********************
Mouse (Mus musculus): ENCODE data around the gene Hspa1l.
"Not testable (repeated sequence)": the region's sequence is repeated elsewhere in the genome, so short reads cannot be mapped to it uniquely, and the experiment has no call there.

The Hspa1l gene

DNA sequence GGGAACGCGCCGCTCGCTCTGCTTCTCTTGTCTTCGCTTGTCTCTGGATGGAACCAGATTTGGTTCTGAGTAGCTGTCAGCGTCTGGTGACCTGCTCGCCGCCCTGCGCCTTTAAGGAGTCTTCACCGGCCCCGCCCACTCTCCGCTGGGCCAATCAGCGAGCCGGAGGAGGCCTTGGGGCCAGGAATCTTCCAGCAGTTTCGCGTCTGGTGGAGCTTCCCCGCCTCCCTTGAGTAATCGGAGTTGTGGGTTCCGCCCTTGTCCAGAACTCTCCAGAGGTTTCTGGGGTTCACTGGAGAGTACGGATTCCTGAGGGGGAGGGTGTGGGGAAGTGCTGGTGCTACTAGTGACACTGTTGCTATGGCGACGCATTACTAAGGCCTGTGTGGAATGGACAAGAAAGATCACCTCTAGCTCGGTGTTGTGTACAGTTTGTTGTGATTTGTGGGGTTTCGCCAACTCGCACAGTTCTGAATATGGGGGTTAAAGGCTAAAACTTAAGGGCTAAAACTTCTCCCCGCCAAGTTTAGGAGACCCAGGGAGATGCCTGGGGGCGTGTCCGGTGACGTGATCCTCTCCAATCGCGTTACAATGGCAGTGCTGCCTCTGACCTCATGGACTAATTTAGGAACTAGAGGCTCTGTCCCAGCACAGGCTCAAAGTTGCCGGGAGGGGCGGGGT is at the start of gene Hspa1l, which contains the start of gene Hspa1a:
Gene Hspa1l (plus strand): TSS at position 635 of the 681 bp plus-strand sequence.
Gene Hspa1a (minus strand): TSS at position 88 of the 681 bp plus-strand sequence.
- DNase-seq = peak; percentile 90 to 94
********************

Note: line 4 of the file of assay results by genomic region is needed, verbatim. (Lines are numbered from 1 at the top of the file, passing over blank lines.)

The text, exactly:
DNA sequence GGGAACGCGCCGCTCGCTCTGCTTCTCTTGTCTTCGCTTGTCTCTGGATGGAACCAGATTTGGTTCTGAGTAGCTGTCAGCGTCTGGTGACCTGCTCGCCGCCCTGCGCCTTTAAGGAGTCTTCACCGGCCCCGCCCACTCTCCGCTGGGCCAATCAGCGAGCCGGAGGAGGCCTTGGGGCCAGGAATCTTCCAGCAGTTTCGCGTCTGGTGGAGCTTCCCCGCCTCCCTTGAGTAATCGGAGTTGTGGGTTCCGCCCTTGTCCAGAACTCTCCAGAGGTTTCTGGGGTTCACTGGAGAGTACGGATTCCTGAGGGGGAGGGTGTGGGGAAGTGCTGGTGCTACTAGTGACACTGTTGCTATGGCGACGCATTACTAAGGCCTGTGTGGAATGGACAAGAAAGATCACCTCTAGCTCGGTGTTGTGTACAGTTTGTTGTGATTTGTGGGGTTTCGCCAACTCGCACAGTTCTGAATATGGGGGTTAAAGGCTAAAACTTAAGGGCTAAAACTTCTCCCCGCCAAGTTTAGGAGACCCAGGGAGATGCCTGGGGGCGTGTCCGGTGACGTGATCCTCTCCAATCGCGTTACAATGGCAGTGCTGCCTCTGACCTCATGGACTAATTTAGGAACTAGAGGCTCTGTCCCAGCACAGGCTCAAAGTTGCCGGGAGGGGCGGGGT is at the start of gene Hspa1l, which contains the start of gene Hspa1a: